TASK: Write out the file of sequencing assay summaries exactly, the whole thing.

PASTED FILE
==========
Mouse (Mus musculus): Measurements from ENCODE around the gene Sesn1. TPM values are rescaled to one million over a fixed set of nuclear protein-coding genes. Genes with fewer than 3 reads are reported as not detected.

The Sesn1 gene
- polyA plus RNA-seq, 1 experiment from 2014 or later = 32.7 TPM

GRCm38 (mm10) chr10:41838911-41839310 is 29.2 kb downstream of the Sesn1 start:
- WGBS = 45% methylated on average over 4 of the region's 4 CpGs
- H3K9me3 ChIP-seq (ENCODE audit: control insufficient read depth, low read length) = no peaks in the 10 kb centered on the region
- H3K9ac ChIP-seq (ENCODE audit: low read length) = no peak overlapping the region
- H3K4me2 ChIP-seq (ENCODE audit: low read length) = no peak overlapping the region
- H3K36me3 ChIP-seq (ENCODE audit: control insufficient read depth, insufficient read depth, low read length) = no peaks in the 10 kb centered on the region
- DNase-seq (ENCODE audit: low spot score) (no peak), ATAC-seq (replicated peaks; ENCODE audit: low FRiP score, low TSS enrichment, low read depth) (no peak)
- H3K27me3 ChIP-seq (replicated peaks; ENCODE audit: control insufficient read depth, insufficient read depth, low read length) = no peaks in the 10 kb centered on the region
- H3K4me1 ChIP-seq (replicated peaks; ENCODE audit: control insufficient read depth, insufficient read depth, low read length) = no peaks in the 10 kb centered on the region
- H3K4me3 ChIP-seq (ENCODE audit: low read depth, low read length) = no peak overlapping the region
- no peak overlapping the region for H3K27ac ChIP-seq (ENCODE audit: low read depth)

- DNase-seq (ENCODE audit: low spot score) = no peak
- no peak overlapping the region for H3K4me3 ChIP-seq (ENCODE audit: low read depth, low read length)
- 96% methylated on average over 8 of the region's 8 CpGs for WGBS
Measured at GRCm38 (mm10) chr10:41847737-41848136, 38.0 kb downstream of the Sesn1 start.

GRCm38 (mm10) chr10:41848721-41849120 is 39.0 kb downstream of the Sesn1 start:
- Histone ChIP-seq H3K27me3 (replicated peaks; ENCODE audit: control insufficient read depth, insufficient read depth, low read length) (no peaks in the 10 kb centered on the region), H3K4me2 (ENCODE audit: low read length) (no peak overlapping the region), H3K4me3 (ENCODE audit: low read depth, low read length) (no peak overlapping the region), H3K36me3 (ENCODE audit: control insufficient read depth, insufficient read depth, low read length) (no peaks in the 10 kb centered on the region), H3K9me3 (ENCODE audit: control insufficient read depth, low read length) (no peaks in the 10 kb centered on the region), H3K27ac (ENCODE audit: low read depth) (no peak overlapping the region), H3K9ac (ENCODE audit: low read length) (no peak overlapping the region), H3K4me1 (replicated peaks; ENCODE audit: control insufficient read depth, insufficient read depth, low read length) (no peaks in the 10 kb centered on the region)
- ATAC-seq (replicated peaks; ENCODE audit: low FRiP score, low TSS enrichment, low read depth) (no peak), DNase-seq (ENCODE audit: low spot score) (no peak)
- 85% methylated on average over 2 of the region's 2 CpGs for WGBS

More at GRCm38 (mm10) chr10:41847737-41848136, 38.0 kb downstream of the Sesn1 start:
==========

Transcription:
Mouse (Mus musculus): Measurements from ENCODE around the gene Sesn1. TPM values are rescaled to one million over a fixed set of nuclear protein-coding genes. Genes with fewer than 3 reads are reported as not detected.

The Sesn1 gene
- polyA plus RNA-seq, 1 experiment from 2014 or later = 32.7 TPM

GRCm38 (mm10) chr10:41838911-41839310 is 29.2 kb downstream of the Sesn1 start:
- WGBS = 45% methylated on average over 4 of the region's 4 CpGs
- H3K9me3 ChIP-seq (ENCODE audit: control insufficient read depth, low read length) = no peaks in the 10 kb centered on the region
- H3K9ac ChIP-seq (ENCODE audit: low read length) = no peak overlapping the region
- H3K4me2 ChIP-seq (ENCODE audit: low read length) = no peak overlapping the region
- H3K36me3 ChIP-seq (ENCODE audit: control insufficient read depth, insufficient read depth, low read length) = no peaks in the 10 kb centered on the region
- DNase-seq (ENCODE audit: low spot score) (no peak), ATAC-seq (replicated peaks; ENCODE audit: low FRiP score, low TSS enrichment, low read depth) (no peak)
- H3K27me3 ChIP-seq (replicated peaks; ENCODE audit: control insufficient read depth, insufficient read depth, low read length) = no peaks in the 10 kb centered on the region
- H3K4me1 ChIP-seq (replicated peaks; ENCODE audit: control insufficient read depth, insufficient read depth, low read length) = no peaks in the 10 kb centered on the region
- H3K4me3 ChIP-seq (ENCODE audit: low read depth, low read length) = no peak overlapping the region
- no peak overlapping the region for H3K27ac ChIP-seq (ENCODE audit: low read depth)

- DNase-seq (ENCODE audit: low spot score) = no peak
- no peak overlapping the region for H3K4me3 ChIP-seq (ENCODE audit: low read depth, low read length)
- 96% methylated on average over 8 of the region's 8 CpGs for WGBS
Measured at GRCm38 (mm10) chr10:41847737-41848136, 38.0 kb downstream of the Sesn1 start.

GRCm38 (mm10) chr10:41848721-41849120 is 39.0 kb downstream of the Sesn1 start:
- Histone ChIP-seq H3K27me3 (replicated peaks; ENCODE audit: control insufficient read depth, insufficient read depth, low read length) (no peaks in the 10 kb centered on the region), H3K4me2 (ENCODE audit: low read length) (no peak overlapping the region), H3K4me3 (ENCODE audit: low read depth, low read length) (no peak overlapping the region), H3K36me3 (ENCODE audit: control insufficient read depth, insufficient read depth, low read length) (no peaks in the 10 kb centered on the region), H3K9me3 (ENCODE audit: control insufficient read depth, low read length) (no peaks in the 10 kb centered on the region), H3K27ac (ENCODE audit: low read depth) (no peak overlapping the region), H3K9ac (ENCODE audit: low read length) (no peak overlapping the region), H3K4me1 (replicated peaks; ENCODE audit: control insufficient read depth, insufficient read depth, low read length) (no peaks in the 10 kb centered on the region)
- ATAC-seq (replicated peaks; ENCODE audit: low FRiP score, low TSS enrichment, low read depth) (no peak), DNase-seq (ENCODE audit: low spot score) (no peak)
- 85% methylated on average over 2 of the region's 2 CpGs for WGBS

More at GRCm38 (mm10) chr10:41847737-41848136, 38.0 kb downstream of the Sesn1 start: